May I Kill U? Reviews
May 19, 2014
Comes hitting with the strength of a cult classic, and hopefully to stay.
This witty english comedy has collected laughter among the audiences and reluctance among the critics.
Extremely contemporary, this film may fail to pass the test of time, but for the time that has been running has delighted viewers with his dark humour and satirical style that has been characteristic of decades of english storytelling.
This eccentric mesh, all topped with the brilliant performance of Kevin Bishop, foresees the actor's career break toward comedy, proving success in both sides of the lake after his role in Super Fun Night.
However, the film doesn't seem to have fulfilled the american critic scene's expectations. From my point of view, with punch lines like 'Does anyone else here speak English and have been raped?', the scene can be presented a bit raw to swallow for american audiences. Nevertheless, is the incongruence and boldness of these dialogues what makes the characters in this film crazy and unique, and builds the dark charm of british comedy.
Definitely a must see this summer.
December 18, 2012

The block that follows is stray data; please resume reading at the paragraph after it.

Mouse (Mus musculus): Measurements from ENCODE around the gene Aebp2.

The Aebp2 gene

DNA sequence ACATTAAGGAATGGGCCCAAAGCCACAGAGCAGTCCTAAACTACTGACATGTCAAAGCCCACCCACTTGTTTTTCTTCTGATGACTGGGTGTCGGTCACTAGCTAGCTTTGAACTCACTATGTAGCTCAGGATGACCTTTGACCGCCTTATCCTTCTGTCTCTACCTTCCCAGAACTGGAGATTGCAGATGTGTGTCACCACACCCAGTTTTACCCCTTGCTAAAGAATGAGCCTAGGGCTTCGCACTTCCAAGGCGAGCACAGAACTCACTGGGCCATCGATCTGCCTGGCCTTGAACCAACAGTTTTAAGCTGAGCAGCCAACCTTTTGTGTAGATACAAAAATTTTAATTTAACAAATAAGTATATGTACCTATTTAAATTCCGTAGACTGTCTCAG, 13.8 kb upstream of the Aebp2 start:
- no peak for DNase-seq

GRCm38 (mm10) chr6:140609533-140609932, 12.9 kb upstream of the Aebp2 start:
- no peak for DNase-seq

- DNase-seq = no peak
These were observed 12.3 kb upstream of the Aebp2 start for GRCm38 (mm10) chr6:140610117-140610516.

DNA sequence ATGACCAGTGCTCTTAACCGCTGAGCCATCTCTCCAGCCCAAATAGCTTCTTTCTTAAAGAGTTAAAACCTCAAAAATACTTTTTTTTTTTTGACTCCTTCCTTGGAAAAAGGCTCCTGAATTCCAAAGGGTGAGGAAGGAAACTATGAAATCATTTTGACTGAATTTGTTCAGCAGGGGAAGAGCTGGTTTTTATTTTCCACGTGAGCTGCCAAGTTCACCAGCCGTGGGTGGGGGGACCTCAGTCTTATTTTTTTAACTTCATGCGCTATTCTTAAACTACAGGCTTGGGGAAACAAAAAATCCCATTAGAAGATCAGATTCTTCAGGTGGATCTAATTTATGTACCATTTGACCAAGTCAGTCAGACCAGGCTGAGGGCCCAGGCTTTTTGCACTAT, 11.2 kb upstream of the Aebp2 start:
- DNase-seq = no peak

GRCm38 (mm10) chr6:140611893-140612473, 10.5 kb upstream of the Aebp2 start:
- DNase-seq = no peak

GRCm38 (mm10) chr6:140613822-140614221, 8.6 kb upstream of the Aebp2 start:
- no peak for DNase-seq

Well made British black comedy thriller about bicycle cop Barry Vartis, i.e. Baz (Kevin Bishop) dispatching his own form of vigilante justice on Britain's streets. Suffering from extreme migraines after being targeted by a gang of youths, Baz takes the law into his own hands, offering his victims the choice of arrest or death before uploading his victims' demises onto the the internet, where he develops a cult following as a result of his new found philosophy. While the film's dark moments are delightfully intertwined with elements of comedy and irony, it maintains a very real feel to it, tackling prevalent and contemporary issues such as social media and instant online celebrity in a modern and pertinent context. Still living at home with his mother, Bernice (Frances Barber), she persistently derides him for being a 'cycling bobby', while his personal and unconventional relationship with colleague Val (Hayley-Marie Axe) provides some weirdly wonderful moments. However, as Baz's popularity soars, so does his fallibility to exposure, and an enraged relative of a presumed 'kill' of Baz's decides to take matters into his own hands. Faced with a set of challenging and seemingly bizarre personal and social circumstances, Baz is not the completely emotionless psychopath viewers may expect, and this in-depth, fascinating character study reveals that there is a degree of emotion behind his malevolent exterior. Delicately and effectively balancing aspects of black comedy and thriller, May I Kill U? is a very watchable and enjoyable Brit-flick.